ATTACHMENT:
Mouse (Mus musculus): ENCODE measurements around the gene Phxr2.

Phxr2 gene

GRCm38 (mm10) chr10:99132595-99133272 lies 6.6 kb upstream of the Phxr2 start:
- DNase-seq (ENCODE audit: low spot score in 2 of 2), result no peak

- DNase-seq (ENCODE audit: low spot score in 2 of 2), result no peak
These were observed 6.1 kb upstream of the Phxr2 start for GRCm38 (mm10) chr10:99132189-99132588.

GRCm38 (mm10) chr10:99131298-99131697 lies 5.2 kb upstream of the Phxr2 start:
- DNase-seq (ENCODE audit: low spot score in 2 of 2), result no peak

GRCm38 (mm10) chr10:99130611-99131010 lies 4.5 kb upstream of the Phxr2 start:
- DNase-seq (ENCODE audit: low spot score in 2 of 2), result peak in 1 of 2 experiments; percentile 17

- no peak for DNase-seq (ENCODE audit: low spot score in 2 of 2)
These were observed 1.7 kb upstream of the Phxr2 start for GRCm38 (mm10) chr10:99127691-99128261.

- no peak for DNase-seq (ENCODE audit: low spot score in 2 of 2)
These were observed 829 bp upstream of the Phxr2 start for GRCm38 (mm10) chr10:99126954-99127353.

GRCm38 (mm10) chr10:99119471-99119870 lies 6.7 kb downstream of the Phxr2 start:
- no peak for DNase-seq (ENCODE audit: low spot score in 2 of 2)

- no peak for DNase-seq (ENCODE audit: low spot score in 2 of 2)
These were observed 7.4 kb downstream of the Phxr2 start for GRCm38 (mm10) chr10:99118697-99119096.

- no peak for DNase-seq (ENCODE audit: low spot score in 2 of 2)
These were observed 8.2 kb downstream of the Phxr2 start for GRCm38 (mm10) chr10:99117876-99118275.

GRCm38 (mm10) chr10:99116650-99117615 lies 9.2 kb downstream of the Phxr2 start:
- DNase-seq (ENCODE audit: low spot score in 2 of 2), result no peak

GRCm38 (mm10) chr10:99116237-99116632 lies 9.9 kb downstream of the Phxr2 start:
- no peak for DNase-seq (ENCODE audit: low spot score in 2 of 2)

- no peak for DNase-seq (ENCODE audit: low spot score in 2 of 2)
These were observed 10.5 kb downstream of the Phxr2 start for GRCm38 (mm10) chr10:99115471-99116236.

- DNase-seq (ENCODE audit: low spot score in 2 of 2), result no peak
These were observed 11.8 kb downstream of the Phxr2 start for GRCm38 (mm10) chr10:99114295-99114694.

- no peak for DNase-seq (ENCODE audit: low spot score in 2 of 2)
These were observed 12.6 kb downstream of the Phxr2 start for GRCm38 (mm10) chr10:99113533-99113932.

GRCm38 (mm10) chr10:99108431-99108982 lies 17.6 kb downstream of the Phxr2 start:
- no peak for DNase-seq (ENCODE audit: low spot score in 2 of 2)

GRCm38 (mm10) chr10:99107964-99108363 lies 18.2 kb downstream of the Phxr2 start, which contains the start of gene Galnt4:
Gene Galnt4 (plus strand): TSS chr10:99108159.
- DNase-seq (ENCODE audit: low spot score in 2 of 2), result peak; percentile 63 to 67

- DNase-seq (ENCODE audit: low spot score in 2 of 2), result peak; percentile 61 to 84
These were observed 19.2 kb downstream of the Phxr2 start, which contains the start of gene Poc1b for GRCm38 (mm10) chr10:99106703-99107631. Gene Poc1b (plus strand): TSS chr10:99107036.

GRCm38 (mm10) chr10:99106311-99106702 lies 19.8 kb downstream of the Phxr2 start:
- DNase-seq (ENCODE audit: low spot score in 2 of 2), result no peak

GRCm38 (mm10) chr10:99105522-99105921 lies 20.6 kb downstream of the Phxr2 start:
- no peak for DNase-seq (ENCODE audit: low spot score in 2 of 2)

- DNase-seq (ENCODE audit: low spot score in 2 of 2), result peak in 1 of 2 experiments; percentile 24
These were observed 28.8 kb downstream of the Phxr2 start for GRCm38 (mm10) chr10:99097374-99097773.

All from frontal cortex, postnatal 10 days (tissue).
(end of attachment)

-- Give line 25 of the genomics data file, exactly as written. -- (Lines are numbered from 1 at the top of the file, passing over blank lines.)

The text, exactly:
- no peak for DNase-seq (ENCODE audit: low spot score in 2 of 2)